So often in life, we have expectations. We anticipate enjoying some upcoming event (or not, as the case may be), but often our experience is different from what we expected. When we acquire things – which all of us do far more than is really necessary – we certainly have expectations and often these are entirely unreasonable …
I am certainly guilty of this. So often I have purchased an electronic device, which I anticipate will address some problem or other, only to find that it creates a whole raft of other challenges instead. Will I ever learn? No, because I am a compulsive optimist.
I recently came across some good advice. I frequently read the Simple Dollar blog, which, although the financial advice is often US-specific, I find has some interesting ideas and inspiration. The author has a mantra associated with the management of expectations when acquiring stuff or planning an activity: “Good. Inexpensive. Fast. Pick two.”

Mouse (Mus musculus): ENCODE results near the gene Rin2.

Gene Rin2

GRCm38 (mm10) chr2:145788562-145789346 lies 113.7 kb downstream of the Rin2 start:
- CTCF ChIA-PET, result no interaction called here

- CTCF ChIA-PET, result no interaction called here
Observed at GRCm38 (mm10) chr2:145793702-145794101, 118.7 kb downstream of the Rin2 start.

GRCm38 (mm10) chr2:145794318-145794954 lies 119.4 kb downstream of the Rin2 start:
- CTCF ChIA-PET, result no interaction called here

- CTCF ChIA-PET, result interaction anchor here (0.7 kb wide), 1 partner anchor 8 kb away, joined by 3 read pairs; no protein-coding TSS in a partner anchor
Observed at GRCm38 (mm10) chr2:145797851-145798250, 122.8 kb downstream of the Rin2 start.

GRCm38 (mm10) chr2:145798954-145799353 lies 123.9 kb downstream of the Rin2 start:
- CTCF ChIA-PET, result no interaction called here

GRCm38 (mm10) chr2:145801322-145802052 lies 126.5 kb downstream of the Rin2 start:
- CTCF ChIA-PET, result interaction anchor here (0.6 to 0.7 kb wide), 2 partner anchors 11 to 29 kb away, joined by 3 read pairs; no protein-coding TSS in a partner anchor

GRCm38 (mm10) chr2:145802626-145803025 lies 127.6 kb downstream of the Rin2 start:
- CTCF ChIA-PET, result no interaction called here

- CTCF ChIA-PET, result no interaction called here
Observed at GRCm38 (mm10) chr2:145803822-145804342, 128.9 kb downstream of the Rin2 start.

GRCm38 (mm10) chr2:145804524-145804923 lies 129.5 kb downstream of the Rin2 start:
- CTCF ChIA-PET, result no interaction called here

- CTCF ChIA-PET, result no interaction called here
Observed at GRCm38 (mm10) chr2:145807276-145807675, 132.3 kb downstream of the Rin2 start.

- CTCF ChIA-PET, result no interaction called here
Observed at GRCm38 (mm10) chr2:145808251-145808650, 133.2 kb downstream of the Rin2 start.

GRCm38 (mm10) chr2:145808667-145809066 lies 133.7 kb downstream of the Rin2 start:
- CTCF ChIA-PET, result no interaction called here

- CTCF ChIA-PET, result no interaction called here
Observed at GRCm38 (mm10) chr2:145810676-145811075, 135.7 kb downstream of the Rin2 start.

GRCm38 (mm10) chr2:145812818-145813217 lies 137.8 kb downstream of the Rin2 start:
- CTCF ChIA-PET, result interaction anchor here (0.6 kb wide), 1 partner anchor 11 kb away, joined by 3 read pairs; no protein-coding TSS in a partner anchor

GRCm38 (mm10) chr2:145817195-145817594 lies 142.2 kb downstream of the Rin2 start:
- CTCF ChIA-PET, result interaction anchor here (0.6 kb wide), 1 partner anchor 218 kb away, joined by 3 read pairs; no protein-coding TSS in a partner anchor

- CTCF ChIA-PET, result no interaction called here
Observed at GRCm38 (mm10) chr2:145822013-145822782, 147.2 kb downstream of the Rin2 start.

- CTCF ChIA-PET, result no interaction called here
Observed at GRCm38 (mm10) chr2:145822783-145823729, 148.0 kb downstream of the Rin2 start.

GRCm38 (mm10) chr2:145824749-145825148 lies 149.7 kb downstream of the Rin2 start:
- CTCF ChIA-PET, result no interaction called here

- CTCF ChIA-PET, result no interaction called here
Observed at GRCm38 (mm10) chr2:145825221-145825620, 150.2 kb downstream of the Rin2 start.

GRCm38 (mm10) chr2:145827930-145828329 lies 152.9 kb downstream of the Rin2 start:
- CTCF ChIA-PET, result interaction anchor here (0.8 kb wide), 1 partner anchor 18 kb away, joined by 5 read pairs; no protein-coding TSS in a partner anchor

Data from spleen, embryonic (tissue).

It is remarkable how often this is applicable. A car, for example may be fast and well built, but it will not be cheap; it could be cheap, but solid, but will lack performance; it might be cheap and fast, but will probably be unreliable. Food is another possibility. Cheap, fast food is rarely healthy; good food can be reasonably priced, but preparation takes time.
It is well worth thinking about this when you acquire something. Figure out which of these three factors applies to the item you are considering. Do they align with your expectations and priorities?